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Rate my essay on maggots and death/decay?

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Rate my essay on maggots and death/decay?

Yes, I know this is an odd request, but I wrote this essay without any help or info outside of my own research from loving this topic, so I wrote this basically off the top of head and I am using it as a midterm essay paper, since I have never wrote a essay in my life, I wondered if someone could please rate this and give me and outside perspective to things I may not see or be considering to make it better? Thank you in advance for any help in this!

The Beautiful Sound of Rice Krispies in the Morning

As we live our lives, we are forced to deal with a multitude of uncomfortable things, one of those things being death. The human brain processes death in a variety a ways depending on the person, most being in a mournful state of depression and perpetual sadness. Then there are those who see death as a beautiful, artful display of everything we as humans strive to understand. The process of decay and decomposition, breaking down the former shell we inhabited, the ideal of not only the existence of the soul, but also the exiting of the soul, gracefully floating to a better world, the electrochemical responses of the human body after death, these of the things that very few people see, and even fewer number that appreciate and see the true beauty of it. I am one of those few, one out of 967,940 people in the US who strive to understand the unknown, to understand what most people turn away from.

The curious lives of human cadavers, some willing and some unwillingly have been involved in some of mortuary sciences boldest strides and weirdest undertakings. All in the quest to understand what happens when we die, the one thing that at the end days, everyone fears most.

One morning, I walk outside to take out my trash. It is an early morning, the air is crisp, the grass is lightly kissed with dew, and the silence is strangely imminent. As I walk out to my trashcan and lift the lid, I find many flies scattering about. I can smell the fresh smell of death, not fresh as in fresh air, more like fresh fish. I look down and from the edge of the bag, I see a piece of raw meat and I know that is what attracted the files to my trash can. I open the bag, I look inside and what I find is something that is so beautiful that my heart fluttered in excitement and I was compelled to watch. It was a piece of raw chicken, as I pull this meat from the bag, I lay it on the grass and I see what looks like squirming grains of rice under the skin of the chicken. It was a rice grain mosh pit. But rice grains do not move. These can’t be rice grains. They are not. They are young flies, better known as maggots or larvae.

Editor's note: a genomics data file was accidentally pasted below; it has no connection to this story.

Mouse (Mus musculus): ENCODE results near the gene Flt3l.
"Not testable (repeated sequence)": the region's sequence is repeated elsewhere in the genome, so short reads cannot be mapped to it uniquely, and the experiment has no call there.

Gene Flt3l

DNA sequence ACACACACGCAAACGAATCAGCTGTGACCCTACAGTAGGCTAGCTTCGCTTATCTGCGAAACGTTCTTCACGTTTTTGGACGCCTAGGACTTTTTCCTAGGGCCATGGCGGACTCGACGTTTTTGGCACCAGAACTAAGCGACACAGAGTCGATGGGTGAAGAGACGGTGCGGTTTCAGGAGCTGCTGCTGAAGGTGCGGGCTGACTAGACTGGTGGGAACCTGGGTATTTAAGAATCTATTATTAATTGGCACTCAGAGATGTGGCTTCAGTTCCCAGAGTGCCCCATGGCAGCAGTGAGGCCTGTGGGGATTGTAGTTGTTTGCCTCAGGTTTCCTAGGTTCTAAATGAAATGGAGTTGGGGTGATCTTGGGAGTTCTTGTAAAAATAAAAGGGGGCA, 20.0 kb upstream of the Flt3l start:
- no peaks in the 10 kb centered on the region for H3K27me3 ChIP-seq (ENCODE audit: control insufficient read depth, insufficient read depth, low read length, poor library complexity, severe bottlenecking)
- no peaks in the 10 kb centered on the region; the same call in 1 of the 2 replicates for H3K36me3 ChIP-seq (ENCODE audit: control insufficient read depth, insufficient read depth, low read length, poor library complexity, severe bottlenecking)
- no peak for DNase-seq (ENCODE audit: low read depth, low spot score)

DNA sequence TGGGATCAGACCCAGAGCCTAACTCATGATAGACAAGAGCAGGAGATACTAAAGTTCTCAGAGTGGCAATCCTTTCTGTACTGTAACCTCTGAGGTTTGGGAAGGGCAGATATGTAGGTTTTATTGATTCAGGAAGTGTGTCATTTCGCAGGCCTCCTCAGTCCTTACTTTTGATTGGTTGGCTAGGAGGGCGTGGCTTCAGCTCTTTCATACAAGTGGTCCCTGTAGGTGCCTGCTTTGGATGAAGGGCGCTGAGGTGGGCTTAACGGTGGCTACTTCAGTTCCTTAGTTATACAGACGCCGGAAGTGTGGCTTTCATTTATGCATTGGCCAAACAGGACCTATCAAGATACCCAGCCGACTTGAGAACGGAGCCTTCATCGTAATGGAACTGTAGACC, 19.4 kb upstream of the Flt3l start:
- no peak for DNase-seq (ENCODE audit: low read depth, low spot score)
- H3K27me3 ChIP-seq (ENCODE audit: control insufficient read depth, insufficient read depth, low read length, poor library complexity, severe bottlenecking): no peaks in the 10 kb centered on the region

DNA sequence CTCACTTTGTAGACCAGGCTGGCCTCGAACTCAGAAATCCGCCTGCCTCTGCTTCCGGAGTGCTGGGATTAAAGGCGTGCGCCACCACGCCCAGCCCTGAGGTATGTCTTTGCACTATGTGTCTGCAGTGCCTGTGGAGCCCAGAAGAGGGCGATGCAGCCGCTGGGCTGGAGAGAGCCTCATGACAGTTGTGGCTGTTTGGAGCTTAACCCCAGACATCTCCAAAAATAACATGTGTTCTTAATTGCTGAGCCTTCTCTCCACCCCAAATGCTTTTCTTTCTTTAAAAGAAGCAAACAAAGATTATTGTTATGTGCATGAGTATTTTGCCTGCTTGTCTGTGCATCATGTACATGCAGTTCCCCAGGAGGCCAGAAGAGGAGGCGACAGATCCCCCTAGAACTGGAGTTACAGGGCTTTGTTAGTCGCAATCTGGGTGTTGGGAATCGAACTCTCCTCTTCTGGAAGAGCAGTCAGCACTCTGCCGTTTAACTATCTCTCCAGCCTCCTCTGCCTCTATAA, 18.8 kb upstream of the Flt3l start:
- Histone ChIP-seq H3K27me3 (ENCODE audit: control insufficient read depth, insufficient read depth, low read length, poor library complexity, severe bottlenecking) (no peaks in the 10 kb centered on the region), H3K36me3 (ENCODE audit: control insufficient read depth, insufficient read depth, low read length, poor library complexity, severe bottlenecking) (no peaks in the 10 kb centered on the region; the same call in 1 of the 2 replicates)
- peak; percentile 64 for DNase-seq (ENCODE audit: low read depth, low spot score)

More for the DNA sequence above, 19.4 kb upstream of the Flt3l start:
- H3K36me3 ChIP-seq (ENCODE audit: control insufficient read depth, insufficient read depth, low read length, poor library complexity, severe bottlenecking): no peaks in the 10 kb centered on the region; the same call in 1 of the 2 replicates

As I examine this chicken, I see some of the larvae concentrated on the edge; under the bluish and transparent skin I see them clearly. They are eating the subcutaneous fat. They love fat. They are spaced out, moving slowly. It’s beautiful, under the thin layer of skin are these tiny white slivers embedded just beneath the surface. It looks like expensive Japanese rice paper. You tell yourself these things so you really appreciate and learn from this experience. I lower my head within one foot of this chicken breast and I hear the beautiful sound of larvae feasting. The sound is very clear and known, its sounds just like a bowl of Rice Krispes. The larvae are plump, almost transparent, quite healthy. They have been well taken care of feeding on my meat scraps in the trash can. The sounds are like a beautiful symphony of tissue digestion and the circle of life at its finest. I could never just throw this beautiful art away, so I take the maggots and their meal and find them a shaded, cool, safe spot to continue their job and grow up into adult flies and repeat the process. That is the circle of life, after all.

It has been 5 days now; the maggots are still feasting on the meat. Where before they had been grains of rice, here they are cooked rice. They live like rice, too, pressed together: a moist, solid entity. They are now a week older than they were when I first found them, they look great. Flourishing, well nourished, happy little maggots.

That is the story of a chicken decaying and still being utilized in the circle. While to most, the mental picture of a rotting piece of meat covered in maggots and flies in this sort of detail might seem uniquely horrifying, this research is an integral part of mortuary science. By charting the process of decay, particularly human decomposition, it enables us to know a time of death simply by the insects that inhabit the cadaver. For example, maggots are only present in the first few stages of decay (Fresh, bloating and active decay stages) because they can only feed of certain bacteria in the body, once the maggots leave you are in the last process of decay, putrefaction and advanced decay. Only at this stage do carnivorous beetles come and start to consume what the maggots cannot break down, the muscles and skin.

Perhaps the next time you see this beautiful process of decay you can take a minute to appreciate all that is involved with breaking down tissue and a body. It is after all, nature’s way of cleaning up the remains of all organic matter, including the remains of your body.

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